"This is like firing the opening volley that we're coming after the vicious dogs,” Republican Del. Brenda Pogge of James City said Tuesday.
About 50 residents in Colonial Heritage gathered to hear Pogge’s positions on dog laws in the county and to pressure her to act and stymie future dog attacks in the Lightfoot subdivision.
Pogge told the assembled residents she would carry a bill to the General Assembly that would allow victims of dog attacks to seek emotional damages in court.
“What I have chosen to file is a piece of legislation that will give the judges the ability to assess the damages for emotional stress,” Pogge said. “Because that's such a logical and reasonable request, I think that's one we can actually get passed, but I'm going to need your help.”
Pogge asked residents to contact other area legislators, as well as members of the committee where the bill will be assigned. She asked residents to give testimony in Richmond when the time comes, but after the bill is filed and assigned she asked them to email legislators, “So you can start yanking their chain.”
The exact language of the bill has not been hashed out yet, Pogge said. The General Assembly’s Division of Legislative Services has until Dec. 30 to word the bill as Pogge requested.
For residents, the move was a good-faith step in the right direction, but far from what they hoped Pogge would bring to the General Assembly’s six-week session.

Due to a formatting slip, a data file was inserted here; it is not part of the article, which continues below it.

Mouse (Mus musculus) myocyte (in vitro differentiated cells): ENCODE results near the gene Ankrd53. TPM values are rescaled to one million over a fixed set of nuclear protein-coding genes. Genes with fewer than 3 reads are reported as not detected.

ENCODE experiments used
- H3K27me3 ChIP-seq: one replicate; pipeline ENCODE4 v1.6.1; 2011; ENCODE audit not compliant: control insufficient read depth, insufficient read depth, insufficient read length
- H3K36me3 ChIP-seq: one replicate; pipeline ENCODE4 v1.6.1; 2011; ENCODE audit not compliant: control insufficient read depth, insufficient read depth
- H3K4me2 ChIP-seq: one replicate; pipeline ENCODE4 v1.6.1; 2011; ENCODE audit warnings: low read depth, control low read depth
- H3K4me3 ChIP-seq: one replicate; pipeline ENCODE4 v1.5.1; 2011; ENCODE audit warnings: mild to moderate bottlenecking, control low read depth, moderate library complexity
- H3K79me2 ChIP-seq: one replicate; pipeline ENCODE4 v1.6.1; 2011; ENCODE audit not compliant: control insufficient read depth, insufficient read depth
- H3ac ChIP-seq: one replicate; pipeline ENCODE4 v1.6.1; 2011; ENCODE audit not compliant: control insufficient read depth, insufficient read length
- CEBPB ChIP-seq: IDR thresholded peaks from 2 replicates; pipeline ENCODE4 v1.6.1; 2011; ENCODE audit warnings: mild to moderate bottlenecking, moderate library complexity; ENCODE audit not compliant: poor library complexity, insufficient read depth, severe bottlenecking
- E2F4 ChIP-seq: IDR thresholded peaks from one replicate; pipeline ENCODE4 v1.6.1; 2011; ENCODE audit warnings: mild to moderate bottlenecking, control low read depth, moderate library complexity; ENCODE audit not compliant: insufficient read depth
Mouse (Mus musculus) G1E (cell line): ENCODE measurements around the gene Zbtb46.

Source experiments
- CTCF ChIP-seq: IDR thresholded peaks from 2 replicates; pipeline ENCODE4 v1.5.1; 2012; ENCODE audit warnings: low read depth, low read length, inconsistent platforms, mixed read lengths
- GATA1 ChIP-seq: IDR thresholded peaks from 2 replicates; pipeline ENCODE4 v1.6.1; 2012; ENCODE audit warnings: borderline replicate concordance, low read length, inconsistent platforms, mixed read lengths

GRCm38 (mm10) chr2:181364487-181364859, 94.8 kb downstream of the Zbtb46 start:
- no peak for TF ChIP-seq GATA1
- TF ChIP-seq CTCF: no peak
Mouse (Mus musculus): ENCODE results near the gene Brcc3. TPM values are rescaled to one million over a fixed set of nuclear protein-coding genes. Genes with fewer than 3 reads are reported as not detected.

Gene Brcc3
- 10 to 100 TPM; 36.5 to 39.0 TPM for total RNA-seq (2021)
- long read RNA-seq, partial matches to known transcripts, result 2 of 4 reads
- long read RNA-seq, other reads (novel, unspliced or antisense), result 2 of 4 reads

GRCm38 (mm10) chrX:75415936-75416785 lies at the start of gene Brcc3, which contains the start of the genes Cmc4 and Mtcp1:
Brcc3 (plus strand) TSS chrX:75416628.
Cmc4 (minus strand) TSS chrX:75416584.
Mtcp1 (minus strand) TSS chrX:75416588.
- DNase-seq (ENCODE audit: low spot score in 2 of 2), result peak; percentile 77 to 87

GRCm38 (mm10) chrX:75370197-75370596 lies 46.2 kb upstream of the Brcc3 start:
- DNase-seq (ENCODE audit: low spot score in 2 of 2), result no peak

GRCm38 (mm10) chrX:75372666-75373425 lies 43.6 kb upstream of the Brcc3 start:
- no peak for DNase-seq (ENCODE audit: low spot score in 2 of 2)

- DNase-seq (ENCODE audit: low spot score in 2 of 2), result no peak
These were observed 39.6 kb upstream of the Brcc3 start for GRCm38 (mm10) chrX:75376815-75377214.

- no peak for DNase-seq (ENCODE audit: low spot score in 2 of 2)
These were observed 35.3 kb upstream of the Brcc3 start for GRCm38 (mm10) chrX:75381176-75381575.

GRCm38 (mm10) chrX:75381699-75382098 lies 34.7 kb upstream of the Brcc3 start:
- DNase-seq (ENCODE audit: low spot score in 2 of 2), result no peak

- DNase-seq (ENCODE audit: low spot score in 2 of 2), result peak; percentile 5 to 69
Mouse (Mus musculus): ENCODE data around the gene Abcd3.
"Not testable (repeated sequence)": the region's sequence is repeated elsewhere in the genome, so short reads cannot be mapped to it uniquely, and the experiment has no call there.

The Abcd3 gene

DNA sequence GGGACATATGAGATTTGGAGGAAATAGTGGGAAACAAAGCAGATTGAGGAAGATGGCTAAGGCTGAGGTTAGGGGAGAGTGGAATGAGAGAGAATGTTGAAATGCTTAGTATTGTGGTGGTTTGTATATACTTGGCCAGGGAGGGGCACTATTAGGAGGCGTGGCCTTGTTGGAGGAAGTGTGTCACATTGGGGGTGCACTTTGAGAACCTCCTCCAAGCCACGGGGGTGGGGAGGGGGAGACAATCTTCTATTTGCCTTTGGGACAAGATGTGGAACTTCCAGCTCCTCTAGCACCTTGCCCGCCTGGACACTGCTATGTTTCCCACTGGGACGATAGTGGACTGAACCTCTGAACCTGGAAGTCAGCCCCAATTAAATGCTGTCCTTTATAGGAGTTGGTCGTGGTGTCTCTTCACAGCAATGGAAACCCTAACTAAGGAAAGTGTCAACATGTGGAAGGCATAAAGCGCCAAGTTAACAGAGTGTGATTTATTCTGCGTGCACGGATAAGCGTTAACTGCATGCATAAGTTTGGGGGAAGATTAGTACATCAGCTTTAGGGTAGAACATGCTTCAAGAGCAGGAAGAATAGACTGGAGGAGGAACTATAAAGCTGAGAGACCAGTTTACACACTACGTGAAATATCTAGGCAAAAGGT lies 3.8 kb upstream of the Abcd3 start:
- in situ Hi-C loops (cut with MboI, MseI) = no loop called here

Colonial Heritage resident Ralph Thomas said the law as it stands does not properly punish owners of dangerous dogs.
Thomas said the dogs face the consequences far more than the owners: dogs can be euthanized, whereas owners face a small fine, even if they have have multiple dogs deemed dangerous by the court system.
"We need to strengthen criminal penalties,” Thomas said. "What's funny is the way this is written is that it's based on what the dog is declared. Not what the owner is declared...It should be the owner if they're a subsequent offender.”
For Connie Sullivan, the conversation over legislative change is far too late.
Her dog Lucy was killed in 2016 by a dangerous dog. She’s convinced that even after the two dog attacks in the neighborhood there will be more victims if the system doesn’t change.
"I believe there will be future victims,” Sullivan said before pointing to perceived weakness in the state’s code. She said elected officials needed to do more to protect residents.
“When you have people in positions to do something and they don't follow through that becomes a very big problem,” Sullivan said. “Repeatedly, I asked Animal Control to take that dog in. My neighbor who lives right across the street from me could have been killed. That dog should have been taken in two years ago.”
While residents push for more, at least one other legislator in Williamsburg has said he’s looking into the issue.
“At this point, my office is investigating every one of these instances,” Del. Mike Mullin (D-Newport News) said. “We hope to be able to help the community in Colonial Heritage to find a solution to this so that no animal or person is under threat in the near future.”
While the legislative fix could still die in the General Assembly, Pogge promised she’d push her colleagues in the majority and work with other delegates and state senators to pass her emotional damages bill.
“I'm going to do everything I can do to make sure this is passed with a majority in both houses,” Pogge said.
Roberts can be reached at 757-604-1329, by email at email@example.com and on Twitter @SPRobertsJr.